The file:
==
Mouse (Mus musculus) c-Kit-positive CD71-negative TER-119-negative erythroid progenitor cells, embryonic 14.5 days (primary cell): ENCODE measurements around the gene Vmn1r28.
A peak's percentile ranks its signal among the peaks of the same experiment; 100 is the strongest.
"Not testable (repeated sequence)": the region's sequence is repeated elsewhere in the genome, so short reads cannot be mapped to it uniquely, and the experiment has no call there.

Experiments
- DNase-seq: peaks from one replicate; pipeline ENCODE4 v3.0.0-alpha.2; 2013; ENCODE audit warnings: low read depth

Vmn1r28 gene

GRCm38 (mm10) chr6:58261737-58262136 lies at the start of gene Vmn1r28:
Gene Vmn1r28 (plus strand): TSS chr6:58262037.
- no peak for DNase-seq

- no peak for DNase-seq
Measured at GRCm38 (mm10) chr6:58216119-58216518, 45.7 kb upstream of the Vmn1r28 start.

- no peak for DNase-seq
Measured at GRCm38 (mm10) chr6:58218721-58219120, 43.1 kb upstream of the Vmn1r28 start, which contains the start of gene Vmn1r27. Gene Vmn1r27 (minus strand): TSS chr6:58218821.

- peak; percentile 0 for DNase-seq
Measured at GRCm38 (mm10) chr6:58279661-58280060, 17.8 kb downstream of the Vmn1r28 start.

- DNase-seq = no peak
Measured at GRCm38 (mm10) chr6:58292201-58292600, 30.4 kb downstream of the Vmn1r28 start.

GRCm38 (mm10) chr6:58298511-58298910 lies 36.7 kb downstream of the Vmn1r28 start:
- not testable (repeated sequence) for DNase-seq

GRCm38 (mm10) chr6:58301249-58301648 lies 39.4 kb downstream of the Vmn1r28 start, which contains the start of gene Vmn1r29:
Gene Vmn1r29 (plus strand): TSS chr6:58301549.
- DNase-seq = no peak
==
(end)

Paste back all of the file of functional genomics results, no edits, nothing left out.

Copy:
Mouse (Mus musculus) c-Kit-positive CD71-negative TER-119-negative erythroid progenitor cells, embryonic 14.5 days (primary cell): ENCODE measurements around the gene Vmn1r28.
A peak's percentile ranks its signal among the peaks of the same experiment; 100 is the strongest.
"Not testable (repeated sequence)": the region's sequence is repeated elsewhere in the genome, so short reads cannot be mapped to it uniquely, and the experiment has no call there.

Experiments
- DNase-seq: peaks from one replicate; pipeline ENCODE4 v3.0.0-alpha.2; 2013; ENCODE audit warnings: low read depth

Vmn1r28 gene

GRCm38 (mm10) chr6:58261737-58262136 lies at the start of gene Vmn1r28:
Gene Vmn1r28 (plus strand): TSS chr6:58262037.
- no peak for DNase-seq

- no peak for DNase-seq
Measured at GRCm38 (mm10) chr6:58216119-58216518, 45.7 kb upstream of the Vmn1r28 start.

- no peak for DNase-seq
Measured at GRCm38 (mm10) chr6:58218721-58219120, 43.1 kb upstream of the Vmn1r28 start, which contains the start of gene Vmn1r27. Gene Vmn1r27 (minus strand): TSS chr6:58218821.

- peak; percentile 0 for DNase-seq
Measured at GRCm38 (mm10) chr6:58279661-58280060, 17.8 kb downstream of the Vmn1r28 start.

- DNase-seq = no peak
Measured at GRCm38 (mm10) chr6:58292201-58292600, 30.4 kb downstream of the Vmn1r28 start.

GRCm38 (mm10) chr6:58298511-58298910 lies 36.7 kb downstream of the Vmn1r28 start:
- not testable (repeated sequence) for DNase-seq

GRCm38 (mm10) chr6:58301249-58301648 lies 39.4 kb downstream of the Vmn1r28 start, which contains the start of gene Vmn1r29:
Gene Vmn1r29 (plus strand): TSS chr6:58301549.
- DNase-seq = no peak